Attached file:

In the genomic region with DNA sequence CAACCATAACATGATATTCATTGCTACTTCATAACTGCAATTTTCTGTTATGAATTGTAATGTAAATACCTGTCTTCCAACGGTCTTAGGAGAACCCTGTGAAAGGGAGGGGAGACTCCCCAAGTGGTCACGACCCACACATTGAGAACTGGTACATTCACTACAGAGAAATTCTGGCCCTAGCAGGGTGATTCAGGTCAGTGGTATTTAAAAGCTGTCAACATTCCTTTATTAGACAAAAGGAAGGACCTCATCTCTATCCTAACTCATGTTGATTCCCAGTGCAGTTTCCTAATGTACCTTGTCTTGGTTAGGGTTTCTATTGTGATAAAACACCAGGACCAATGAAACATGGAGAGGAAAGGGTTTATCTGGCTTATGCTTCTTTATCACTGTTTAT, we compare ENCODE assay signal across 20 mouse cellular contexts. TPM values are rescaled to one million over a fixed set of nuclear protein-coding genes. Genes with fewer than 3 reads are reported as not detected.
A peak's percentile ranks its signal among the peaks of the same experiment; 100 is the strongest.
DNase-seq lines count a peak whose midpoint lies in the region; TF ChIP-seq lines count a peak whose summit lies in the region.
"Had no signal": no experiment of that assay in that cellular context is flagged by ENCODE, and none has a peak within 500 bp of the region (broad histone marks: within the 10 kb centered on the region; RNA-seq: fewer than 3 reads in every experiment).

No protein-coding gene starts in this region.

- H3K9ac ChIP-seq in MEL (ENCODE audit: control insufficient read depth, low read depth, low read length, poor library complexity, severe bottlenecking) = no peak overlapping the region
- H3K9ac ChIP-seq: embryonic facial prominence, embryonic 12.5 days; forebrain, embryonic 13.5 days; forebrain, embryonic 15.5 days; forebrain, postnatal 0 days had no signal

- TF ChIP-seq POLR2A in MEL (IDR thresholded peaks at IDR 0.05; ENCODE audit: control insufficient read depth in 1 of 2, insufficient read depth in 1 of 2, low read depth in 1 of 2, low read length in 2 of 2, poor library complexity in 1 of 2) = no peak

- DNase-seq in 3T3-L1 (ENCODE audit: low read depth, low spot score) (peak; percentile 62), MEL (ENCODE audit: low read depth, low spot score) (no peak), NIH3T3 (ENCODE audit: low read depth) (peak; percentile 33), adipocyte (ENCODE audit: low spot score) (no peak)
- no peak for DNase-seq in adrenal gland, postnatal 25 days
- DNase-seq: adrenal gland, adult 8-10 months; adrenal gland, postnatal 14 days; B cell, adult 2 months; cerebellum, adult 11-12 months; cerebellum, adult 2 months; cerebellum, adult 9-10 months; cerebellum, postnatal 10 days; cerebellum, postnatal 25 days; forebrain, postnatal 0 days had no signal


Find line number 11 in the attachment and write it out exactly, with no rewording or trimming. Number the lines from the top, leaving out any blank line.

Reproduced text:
- DNase-seq: adrenal gland, adult 8-10 months; adrenal gland, postnatal 14 days; B cell, adult 2 months; cerebellum, adult 11-12 months; cerebellum, adult 2 months; cerebellum, adult 9-10 months; cerebellum, postnatal 10 days; cerebellum, postnatal 25 days; forebrain, postnatal 0 days had no signal